After a four-year cycle in which the world has undergone an overwhelming transformation, it’s time to anticipate another FIFA World Cup. Held this year in the coastal Middle East nation of Qatar, there are a number of concerns unique to the upcoming tournament that are serving up risk management challenges to leaders of any business that participates. Combining these glaring ESG risks with a new emphasis on supply chain visibility and greater transparency of third-party relationships creates a new risk landscape that leaders must navigate to avoid harm to public perception, regulatory action, and loss of revenue.
Considering supply chain intangibles
For experts in the field, supply chain management has traditionally been all about making sure components get where they need to be on time and within applicable regulations so the flow of products matches the ebb and flow of demand. While that’s still the core of supply chain operations, there is a growing need to uplevel basic management into a system based on governance.
A governance-based approach is significantly more “hands-on” when it comes to your third-party network. It’s critical to ensure the companies you partner with align with your ESG stance to mitigate that risk.
Intangible supply chain risks are those that come from the actions and ad spending of third parties that are outside your control yet may pose a significant risk to your company’s reputation should they be revealed. Strong governance is the only way to maintain the greatest visibility into these potential risks, and many organizations will find that governance tested as we head into Qatar’s highly controversial 2022 World Cup.
Qatar’s ESG quandary
In 2010, Qatar became the first Middle Eastern country to win the World Cup bid. In the following years, the nation has followed the worldwide trend toward ESG concerns, and a report produced by Oxford Business Group in 2022 states that it’s one of the most important topics on the Qatari business agenda. The country has made strides–and you’ll find hundreds of reports talking up the nation’s quickening march toward environmental sustainability–but there is notable silence on the issues of corruption and human rights that have plagued the nation from the start.
The U.S. Department of Justice accused the World Cup organizers of bribery in securing the initial votes for hosting rights, which the organizers continue to deny. LGBT+ and women’s rights are also of significant concern, with homosexuality being explicitly illegal and women experiencing widespread discrimination.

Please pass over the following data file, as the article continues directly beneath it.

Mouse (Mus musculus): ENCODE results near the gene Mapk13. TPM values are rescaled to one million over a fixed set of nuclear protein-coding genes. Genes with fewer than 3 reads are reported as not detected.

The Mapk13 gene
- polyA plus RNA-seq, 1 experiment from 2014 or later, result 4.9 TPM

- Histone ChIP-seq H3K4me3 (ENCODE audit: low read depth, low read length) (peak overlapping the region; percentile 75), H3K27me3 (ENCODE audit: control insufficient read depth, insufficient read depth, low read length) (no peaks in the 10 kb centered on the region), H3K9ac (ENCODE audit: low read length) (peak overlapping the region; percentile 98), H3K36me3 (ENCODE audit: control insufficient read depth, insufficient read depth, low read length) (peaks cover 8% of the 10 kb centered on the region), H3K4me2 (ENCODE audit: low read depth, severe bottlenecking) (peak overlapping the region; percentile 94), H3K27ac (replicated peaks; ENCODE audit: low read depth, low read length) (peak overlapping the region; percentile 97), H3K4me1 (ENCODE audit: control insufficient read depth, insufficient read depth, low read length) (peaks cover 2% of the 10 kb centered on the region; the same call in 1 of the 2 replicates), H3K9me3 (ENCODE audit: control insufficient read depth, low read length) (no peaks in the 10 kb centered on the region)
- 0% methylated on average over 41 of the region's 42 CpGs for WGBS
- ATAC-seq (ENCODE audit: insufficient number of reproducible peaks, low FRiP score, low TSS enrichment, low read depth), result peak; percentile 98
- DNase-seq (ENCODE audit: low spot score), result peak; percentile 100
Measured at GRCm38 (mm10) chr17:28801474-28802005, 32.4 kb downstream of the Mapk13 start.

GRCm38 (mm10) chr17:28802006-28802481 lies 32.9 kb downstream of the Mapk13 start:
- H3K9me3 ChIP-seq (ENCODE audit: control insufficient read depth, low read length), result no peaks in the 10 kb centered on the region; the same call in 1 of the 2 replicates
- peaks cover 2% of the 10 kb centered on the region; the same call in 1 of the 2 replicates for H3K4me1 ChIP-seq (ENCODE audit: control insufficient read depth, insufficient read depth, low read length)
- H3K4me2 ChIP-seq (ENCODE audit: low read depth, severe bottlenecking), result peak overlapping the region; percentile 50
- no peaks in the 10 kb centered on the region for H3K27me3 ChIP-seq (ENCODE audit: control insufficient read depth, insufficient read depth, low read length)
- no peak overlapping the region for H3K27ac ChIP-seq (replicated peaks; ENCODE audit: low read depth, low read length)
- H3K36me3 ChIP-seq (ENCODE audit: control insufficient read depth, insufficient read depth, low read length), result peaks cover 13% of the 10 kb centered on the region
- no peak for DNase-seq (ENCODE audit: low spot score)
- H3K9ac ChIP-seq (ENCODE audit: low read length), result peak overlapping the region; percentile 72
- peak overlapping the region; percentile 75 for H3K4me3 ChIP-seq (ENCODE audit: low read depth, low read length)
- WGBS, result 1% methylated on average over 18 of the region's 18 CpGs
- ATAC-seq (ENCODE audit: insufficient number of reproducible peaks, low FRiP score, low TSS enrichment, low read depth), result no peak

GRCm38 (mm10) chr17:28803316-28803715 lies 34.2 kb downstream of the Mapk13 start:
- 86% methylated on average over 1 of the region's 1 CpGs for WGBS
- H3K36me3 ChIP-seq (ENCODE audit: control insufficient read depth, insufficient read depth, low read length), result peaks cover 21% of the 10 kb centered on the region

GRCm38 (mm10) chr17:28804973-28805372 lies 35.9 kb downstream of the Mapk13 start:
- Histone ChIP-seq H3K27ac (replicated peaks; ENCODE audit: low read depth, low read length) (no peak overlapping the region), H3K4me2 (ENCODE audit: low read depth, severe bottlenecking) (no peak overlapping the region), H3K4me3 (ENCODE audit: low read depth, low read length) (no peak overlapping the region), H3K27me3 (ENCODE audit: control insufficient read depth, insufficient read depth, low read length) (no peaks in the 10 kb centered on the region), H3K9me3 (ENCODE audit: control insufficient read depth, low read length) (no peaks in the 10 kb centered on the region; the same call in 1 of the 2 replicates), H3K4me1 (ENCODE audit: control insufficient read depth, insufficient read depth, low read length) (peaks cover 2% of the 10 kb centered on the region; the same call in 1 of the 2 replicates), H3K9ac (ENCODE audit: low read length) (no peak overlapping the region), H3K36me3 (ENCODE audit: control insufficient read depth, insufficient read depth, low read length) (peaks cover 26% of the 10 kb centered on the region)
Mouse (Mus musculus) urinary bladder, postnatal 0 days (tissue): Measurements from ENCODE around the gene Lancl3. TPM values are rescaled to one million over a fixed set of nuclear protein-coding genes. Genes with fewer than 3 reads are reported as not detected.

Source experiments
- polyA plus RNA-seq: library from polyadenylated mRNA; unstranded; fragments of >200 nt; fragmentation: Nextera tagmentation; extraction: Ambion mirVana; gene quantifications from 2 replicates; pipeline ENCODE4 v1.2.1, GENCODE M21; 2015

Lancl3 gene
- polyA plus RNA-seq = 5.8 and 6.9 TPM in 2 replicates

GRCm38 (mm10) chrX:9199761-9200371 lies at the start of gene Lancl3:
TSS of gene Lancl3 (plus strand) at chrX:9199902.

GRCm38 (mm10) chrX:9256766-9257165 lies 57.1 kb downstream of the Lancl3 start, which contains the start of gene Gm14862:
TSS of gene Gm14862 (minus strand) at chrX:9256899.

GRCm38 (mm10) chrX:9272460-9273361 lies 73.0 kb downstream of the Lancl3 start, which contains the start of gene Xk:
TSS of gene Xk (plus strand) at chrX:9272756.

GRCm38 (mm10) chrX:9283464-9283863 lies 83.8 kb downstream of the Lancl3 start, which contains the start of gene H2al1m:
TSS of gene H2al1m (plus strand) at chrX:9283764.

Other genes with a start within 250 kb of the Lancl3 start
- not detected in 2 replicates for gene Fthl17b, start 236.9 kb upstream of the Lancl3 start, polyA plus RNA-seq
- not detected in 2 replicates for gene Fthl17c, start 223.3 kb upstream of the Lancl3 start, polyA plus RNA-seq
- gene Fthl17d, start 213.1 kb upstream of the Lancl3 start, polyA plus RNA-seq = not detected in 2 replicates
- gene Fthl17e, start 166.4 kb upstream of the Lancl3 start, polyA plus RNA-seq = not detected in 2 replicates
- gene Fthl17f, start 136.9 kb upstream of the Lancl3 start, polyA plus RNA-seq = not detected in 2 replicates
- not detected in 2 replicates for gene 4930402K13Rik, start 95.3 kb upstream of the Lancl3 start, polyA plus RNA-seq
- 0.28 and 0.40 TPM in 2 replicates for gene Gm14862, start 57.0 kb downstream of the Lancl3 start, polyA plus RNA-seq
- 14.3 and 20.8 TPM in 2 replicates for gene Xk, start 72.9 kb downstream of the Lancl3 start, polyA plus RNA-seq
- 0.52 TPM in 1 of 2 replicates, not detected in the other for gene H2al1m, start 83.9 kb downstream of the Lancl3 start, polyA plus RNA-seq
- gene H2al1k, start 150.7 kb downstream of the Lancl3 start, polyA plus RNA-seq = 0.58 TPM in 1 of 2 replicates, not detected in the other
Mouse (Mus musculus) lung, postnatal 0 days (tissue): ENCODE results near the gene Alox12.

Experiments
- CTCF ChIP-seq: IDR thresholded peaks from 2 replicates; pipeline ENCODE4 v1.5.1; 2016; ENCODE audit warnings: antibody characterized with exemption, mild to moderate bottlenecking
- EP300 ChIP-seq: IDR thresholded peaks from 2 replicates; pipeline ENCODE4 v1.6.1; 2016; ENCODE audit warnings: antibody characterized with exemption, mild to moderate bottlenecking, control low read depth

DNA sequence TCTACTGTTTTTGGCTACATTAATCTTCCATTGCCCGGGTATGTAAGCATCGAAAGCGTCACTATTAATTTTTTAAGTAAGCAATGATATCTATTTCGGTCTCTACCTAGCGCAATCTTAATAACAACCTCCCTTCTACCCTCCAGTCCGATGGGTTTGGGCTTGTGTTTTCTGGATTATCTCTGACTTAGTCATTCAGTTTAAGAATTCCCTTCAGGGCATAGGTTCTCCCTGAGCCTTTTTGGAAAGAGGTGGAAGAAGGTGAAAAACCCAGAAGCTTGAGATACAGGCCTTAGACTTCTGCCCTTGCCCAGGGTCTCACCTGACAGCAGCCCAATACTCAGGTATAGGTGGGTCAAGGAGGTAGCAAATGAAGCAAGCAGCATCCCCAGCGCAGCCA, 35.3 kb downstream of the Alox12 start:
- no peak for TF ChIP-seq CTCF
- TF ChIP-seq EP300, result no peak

Most shocking is the continued accusations of labor rights violations ranging from months of unpaid wages to sub-human working conditions. A 2021 report estimated that more than 6,500 migrant workers died in Qatar since the country won the bid.
Making sense of ethical stances
The World Cup is one of the biggest global advertising opportunities, with brands pouring millions into multiple mediums. But with ESG at the forefront and continued furor over rights violations leading to multiple boycotting campaigns across Germany, Spain, and France, there’s no denying that ad spending is viewed as a form of tacit approval complete with guilt by association.
FIFA has issued a statement to all 32 competing teams, insisting that the sport should not be “dragged” into political or ideological battles and that participants have no place “handing out moral lessons”. Despite the warning, multiple teams are planning subdued forms of protest.
It’s one thing for FIFA to declare moral neutrality, but what about other companies large and small that spend money on this contentious event? Many protestors argue that all financial support–including money spent on ads–is indirectly propping up the regime responsible for rights abuses.
Untangling the risk of third-party intangibles
If your company is openly dedicated to compliance with labor laws, does it make sense for your biggest supplier to be benefitting from ad spending in such an abuses-prone country? With the growing swell of protests, it’s more than possible activists could target that third party. Depending on the impact of the boycott and the company’s prominence in your third-party network, you could easily find yourself exposed to revenue and reputation loss simply by association.
One such situation nearly occurred for the U.S. fast food chain Shake Shack. The restaurant uses the popular Martin’s Potato Rolls and was boycotted widely after activists found the company’s former president and executive chair made donations to a right-wing candidate for Governor of Pennsylvania. Shake Shack was forced to make a statement on the matter and decided not to make any sort of the change in their bun sourcing. While the protest died down quickly and had little impact, in the long run, the result could have been much more devastating.
On the global stage of the World Cup, with tensions and stakes higher than ever, the impacts of third-party spending will be significantly greater. It’s time to evolve governance for greater visibility–and fast.
A tipping point approaches
As the World Cup unfolds, we are likely to witness tensions come to a head regarding many of Qatar’s stances and actions on human rights. The way these tensions will ripple through the third-party networks of companies involved remains to be fully seen–but there is good reason to believe many organizations will suffer reputational damage of varying severity. Now is the time to take stock of your supply chain governance initiatives and evaluate risk related to intangibles like ad spending so you can shore up defense against unexpected, incidental harm caused by third parties.